In this episode of This Week in HPC, Michael Feldman and Addison Snell from Intersect360 Research discuss the new Fortissimo Foundation from A3Cube, a clustered, pervasive, global direct-remote I/O access system. For more details, check out our A3Cube Slidecast over at insideBIGDATA. After that, they look at Paypal’s use of TI Keystone DSP processors for systems intelligence. By analyzing their chaotic real-time server data, Paypal is getting real-time, organized, intelligent results with extreme energy efficiency using HP’s Moonshot servers.
David Beer writes that the NFL plans to equip players on the field with radio-frequency identification (RFID) tags that will provide a flood of data for tracking and simulation. “HPC is also well suited to handle the different use cases that will arise from the different kinds of data analysis that people will want to run. For example, some people may well want to develop a simulation complete with graphics to represent what happened and to show different wrinkles on how the play might be run.”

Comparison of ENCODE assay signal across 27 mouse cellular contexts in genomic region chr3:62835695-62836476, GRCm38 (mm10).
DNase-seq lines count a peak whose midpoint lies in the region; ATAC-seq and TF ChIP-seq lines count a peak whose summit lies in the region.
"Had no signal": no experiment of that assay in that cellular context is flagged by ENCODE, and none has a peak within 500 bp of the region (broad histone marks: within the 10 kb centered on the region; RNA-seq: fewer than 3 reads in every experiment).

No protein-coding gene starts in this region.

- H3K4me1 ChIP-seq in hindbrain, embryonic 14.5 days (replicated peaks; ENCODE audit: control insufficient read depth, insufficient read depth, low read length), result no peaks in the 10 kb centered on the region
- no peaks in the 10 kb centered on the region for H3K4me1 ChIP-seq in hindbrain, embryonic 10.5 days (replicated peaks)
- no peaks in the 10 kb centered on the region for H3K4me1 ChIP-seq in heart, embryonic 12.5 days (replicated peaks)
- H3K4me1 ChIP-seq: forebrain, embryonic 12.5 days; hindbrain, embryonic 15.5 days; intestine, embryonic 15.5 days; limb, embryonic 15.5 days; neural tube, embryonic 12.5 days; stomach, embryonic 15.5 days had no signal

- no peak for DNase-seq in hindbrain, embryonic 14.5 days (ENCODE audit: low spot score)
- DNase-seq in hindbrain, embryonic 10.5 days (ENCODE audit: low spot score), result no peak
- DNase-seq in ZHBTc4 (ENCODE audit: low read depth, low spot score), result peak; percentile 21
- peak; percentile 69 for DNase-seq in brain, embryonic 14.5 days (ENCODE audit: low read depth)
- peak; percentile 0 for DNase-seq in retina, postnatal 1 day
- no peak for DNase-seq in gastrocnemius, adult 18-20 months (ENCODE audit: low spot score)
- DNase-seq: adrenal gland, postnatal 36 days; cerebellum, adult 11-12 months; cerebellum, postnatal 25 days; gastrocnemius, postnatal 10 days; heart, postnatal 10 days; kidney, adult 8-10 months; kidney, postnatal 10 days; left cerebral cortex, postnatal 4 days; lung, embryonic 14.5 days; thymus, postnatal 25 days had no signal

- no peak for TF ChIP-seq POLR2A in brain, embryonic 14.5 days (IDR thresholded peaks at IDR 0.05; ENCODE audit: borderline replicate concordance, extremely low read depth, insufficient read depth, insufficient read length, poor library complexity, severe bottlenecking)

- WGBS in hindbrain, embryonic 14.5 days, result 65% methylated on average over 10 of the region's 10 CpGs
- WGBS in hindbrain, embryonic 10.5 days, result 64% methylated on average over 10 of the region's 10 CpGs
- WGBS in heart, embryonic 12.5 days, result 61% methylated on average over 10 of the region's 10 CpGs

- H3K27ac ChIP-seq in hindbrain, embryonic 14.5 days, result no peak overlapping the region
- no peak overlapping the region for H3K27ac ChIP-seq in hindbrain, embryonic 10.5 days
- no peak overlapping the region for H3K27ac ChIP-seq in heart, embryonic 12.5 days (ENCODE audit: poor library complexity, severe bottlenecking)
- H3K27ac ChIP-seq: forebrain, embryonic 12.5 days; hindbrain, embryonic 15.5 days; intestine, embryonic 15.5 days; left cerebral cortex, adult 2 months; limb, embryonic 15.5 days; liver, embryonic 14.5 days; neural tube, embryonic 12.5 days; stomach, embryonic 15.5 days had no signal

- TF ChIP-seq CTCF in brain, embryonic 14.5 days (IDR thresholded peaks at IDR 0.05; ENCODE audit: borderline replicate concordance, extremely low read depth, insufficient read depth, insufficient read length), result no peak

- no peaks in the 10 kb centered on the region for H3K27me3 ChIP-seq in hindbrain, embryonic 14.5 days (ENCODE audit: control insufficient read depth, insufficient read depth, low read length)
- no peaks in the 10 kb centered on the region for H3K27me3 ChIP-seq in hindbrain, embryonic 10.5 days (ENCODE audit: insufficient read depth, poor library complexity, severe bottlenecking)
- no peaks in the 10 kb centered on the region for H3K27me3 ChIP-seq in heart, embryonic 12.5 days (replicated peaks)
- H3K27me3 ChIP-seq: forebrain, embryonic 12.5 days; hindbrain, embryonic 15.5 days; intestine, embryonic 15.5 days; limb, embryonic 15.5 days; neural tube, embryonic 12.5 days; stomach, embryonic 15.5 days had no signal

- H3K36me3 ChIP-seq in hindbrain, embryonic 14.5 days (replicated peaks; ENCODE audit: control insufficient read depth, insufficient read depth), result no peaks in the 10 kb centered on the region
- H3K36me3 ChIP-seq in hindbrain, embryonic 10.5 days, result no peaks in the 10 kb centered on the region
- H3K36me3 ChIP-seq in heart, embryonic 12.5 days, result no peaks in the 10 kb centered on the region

“The Center for Pediatric Genomic Medicine at Children’s Mercy was the first genome center in the world inside a children’s hospital. It is also one of the first to focus on genome sequencing and analysis for inherited children’s diseases. While most genome centers focus on research, the Center for Pediatric Genomic Medicine develops new clinical tests as a starting point for next-generation medical treatments to improve outcomes in patients at Children’s Mercy and around the world.”
“A complete examination requires looking at everything from interfaces to archive formats. No matter what anyone tells you, there is data that does not need to be on primary storage, and with the exponential growth of data, some of which might not be used for years, there is a need for archiving data—and for making sure that you’ll be able to access it and use it long after formats and interfaces have changed.”
In this video from the 2014 HPC User Forum in Seattle, Earl Joseph from IDC presents an Update on the High Performance Computing Market. “The HPC User Forum was established in 1999 to promote the health of the global HPC industry and address issues of common concern to users. The organization has grown to 150 members. It is directed by a volunteer Steering Committee of users from government, industry and academia, and operated for the users by market analyst firm IDC.”